February, I met in Cartagena [Colombia] with heads of the three Andean
nations, and I came away from that meeting convinced that the U.S. must
review its approach not only to that region but to Latin America and the
Caribbean as a whole. And I asked Treasury Secretary Brady to lead a
review of U.S. economic policy towards this vital region, to make a
fresh assessment, if you will, of the problems and opportunities
we'll encounter in the decade ahead. And that review is now complete,
and the results are in, and the need for new economic initiatives is
clear and compelling.
Let's begin with trade. In the 1980's, trade within our hemisphere trailed the overall pace of growth in world trade. One principal reason for that: overrestrictive trade barriers that wall off the economies of our region from each other and from the United States at great cost to us all. These barriers are the legacy of the misguided notion that a nation's economy needs protection in order to thrive. The great economic lesson of this century is that protectionism still stifles progress and free markets breed prosperity. To this end, we've formulated a three-point trade plan to encourage the emerging trend toward free-market reform that are now gathering forces in the Americas.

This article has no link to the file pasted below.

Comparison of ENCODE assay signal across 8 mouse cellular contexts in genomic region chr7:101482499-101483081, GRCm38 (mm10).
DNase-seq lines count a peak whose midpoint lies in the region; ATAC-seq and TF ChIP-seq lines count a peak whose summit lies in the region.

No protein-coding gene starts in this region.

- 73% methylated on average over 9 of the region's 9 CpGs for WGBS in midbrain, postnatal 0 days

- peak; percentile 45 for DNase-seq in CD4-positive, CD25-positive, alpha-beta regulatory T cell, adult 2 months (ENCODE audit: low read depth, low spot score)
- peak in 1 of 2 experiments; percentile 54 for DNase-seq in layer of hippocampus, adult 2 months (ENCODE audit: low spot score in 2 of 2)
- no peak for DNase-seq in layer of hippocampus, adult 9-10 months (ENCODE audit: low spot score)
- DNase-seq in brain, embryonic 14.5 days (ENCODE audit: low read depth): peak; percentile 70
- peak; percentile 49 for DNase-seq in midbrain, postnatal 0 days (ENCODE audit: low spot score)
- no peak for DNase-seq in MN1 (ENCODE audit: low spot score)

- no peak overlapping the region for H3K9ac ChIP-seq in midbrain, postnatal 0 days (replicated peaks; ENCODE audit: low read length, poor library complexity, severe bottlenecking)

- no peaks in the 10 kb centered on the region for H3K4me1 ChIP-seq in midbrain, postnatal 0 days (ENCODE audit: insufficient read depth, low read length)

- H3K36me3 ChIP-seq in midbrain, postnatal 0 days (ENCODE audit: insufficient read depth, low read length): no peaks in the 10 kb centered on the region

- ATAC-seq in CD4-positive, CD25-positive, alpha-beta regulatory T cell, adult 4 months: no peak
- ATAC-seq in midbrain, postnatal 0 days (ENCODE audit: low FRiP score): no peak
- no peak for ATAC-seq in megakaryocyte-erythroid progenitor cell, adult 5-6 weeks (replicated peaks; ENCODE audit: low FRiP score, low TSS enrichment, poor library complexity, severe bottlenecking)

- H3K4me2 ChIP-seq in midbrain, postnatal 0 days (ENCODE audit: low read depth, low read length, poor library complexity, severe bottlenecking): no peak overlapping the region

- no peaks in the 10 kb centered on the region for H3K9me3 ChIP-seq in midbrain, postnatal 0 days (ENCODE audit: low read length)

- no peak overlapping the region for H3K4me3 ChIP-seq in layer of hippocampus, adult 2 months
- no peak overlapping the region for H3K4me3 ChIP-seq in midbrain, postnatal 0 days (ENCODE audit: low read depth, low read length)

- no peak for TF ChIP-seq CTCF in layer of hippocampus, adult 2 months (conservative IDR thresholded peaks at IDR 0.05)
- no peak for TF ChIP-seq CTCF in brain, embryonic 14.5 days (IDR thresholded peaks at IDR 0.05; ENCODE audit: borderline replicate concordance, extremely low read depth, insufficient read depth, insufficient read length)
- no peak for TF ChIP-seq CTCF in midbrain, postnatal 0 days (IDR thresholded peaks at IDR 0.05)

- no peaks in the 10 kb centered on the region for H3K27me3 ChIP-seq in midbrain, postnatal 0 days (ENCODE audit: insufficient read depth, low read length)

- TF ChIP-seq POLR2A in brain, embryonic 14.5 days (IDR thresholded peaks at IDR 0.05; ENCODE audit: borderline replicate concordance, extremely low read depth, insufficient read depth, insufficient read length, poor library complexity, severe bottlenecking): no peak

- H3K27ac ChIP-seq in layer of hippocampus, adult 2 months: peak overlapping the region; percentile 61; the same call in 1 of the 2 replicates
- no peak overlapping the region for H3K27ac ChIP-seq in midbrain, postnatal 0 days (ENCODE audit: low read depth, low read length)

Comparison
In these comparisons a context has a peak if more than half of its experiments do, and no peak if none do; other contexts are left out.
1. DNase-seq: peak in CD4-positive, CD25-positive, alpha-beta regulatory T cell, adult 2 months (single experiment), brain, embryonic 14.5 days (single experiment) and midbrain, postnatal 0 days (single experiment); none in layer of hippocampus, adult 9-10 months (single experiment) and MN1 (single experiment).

First, as we enter the final months of the current Uruguay round of the world trade talks, I pledge close cooperation with the nations of this hemisphere. The successful completion of the Uruguay round remains the most effective way of promoting long-term trade growth in Latin America and the increased integration of Latin nations into the overall global trading system. Our aim in the Uruguay round is free and fair trade, and through these talks we are seeking to strengthen existing trade rules and to expand them to areas that do not now have agreed rules of fairplay. And to show our commitment to our neighbors in Latin America and the Caribbean, we will seek deeper tariff reductions in this round on products of special interest to them.
Second, we must build on the trend we see
toward free markets and make our ultimate aim a free trade system that
links all of the Americas: North, Central, and South. And we look
forward to the day when not only are the Americas the first fully free,
democratic hemisphere but when all are equal partners in a free trade
zone stretching from the port of Anchorage to the Tierra del Fuego.
In Houston, at the 1990 G8 Summit in July, Bush and the leaders of the western world decide to internationalize our financial system; to create the World Trade Organization, and to "reject protectionism in all it's forms" (to make the world safe for all the criminals - and especially the debt slave masters - gangster bankers).